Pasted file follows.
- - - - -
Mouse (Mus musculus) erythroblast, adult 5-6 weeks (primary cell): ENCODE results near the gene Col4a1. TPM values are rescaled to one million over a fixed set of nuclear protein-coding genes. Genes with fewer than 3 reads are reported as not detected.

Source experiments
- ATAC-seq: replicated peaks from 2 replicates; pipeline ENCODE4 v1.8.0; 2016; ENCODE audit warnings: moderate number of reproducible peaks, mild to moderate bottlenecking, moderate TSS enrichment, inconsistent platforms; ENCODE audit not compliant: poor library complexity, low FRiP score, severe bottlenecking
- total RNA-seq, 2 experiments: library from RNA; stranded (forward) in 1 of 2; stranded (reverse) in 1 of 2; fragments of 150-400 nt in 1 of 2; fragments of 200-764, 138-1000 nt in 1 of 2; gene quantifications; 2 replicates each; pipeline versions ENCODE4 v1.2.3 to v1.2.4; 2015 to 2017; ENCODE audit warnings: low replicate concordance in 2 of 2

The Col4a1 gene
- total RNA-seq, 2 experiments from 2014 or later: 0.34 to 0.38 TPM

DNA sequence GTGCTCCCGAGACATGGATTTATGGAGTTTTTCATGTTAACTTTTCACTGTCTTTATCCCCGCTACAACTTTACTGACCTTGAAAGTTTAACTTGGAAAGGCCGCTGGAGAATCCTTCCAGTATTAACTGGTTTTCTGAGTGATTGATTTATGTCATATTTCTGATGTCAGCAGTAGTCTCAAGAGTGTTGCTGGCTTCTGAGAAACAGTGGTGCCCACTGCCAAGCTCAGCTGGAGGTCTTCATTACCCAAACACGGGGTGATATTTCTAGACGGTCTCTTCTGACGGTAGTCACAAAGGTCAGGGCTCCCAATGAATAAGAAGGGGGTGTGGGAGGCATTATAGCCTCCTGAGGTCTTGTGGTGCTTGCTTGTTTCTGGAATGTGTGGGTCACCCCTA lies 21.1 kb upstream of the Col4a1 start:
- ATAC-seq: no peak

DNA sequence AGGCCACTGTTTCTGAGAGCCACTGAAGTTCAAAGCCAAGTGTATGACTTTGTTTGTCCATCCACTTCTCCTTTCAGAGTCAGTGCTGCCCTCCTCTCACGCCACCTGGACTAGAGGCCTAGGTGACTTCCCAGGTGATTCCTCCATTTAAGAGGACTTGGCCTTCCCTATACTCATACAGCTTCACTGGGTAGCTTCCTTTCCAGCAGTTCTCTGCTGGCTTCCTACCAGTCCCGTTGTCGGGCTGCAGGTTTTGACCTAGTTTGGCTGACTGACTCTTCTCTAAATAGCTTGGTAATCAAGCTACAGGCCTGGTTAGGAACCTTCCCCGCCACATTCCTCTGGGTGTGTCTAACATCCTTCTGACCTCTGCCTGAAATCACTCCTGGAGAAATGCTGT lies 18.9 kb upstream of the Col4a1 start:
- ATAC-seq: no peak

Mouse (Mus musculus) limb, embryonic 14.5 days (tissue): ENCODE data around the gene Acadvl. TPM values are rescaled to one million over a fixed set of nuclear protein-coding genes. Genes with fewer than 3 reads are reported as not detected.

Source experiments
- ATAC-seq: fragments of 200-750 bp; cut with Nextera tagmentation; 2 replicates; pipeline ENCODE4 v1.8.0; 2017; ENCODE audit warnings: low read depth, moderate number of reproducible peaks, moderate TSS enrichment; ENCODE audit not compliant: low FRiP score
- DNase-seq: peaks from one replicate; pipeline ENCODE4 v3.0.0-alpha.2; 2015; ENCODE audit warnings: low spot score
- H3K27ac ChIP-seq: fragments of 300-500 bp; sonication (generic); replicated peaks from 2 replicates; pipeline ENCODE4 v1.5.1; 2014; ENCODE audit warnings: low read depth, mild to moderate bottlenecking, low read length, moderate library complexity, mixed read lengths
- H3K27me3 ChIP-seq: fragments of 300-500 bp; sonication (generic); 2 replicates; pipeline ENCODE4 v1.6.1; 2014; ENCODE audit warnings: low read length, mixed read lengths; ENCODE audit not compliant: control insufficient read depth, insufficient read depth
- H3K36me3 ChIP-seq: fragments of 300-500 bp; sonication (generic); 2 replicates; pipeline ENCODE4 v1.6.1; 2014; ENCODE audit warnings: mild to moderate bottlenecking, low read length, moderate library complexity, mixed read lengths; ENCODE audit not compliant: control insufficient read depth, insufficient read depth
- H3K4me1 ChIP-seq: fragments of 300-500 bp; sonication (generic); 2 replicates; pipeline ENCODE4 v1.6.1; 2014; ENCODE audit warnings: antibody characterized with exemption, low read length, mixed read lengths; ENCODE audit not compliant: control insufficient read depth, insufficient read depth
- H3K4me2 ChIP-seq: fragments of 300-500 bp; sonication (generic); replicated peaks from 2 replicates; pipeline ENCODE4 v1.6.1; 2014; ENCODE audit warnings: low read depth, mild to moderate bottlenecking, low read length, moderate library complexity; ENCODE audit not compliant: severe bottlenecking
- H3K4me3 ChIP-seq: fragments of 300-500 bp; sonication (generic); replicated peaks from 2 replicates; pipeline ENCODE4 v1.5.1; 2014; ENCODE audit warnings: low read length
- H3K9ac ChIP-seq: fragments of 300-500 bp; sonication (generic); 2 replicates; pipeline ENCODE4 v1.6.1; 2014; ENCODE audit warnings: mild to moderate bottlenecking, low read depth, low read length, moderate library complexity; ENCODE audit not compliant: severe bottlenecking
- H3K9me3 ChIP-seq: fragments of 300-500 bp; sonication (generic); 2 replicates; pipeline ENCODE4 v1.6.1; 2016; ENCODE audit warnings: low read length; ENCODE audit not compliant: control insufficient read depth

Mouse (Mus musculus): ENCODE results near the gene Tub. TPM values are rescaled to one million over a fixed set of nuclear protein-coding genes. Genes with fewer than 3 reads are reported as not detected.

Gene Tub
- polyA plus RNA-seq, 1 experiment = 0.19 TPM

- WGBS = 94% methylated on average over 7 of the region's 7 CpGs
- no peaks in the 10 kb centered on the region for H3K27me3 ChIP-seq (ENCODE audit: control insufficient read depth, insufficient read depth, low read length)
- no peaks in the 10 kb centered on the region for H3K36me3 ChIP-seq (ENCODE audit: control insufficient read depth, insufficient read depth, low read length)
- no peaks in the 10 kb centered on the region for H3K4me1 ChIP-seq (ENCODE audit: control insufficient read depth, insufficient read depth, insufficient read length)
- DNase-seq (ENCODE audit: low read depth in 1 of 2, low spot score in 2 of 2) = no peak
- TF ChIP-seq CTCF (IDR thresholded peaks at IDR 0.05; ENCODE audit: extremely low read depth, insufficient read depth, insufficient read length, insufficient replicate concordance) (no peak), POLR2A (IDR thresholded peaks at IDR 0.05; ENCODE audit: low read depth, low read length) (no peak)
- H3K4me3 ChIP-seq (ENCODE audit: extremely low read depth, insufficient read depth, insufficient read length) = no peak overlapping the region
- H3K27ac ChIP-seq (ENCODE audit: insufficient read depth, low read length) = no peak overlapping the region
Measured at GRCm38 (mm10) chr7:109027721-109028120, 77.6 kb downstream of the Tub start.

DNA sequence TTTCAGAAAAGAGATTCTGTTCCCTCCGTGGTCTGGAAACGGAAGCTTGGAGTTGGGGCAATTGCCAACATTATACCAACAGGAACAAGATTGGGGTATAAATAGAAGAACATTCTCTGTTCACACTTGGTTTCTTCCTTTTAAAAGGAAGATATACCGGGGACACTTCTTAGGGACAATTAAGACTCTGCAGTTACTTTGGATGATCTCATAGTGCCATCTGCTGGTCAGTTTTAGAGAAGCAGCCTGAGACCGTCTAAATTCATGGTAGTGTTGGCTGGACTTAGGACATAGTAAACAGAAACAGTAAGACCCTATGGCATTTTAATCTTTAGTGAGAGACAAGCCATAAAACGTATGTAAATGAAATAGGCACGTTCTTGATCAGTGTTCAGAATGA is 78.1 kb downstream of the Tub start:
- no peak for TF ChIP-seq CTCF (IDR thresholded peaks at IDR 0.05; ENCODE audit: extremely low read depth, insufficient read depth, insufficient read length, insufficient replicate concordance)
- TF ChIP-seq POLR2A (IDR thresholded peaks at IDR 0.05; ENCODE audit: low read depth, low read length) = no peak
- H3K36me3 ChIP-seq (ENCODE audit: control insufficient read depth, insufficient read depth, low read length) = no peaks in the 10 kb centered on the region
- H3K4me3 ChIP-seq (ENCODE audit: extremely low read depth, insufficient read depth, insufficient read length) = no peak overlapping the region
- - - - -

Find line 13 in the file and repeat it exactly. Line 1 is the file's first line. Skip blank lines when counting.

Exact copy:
- ATAC-seq: fragments of 200-750 bp; cut with Nextera tagmentation; 2 replicates; pipeline ENCODE4 v1.8.0; 2017; ENCODE audit warnings: low read depth, moderate number of reproducible peaks, moderate TSS enrichment; ENCODE audit not compliant: low FRiP score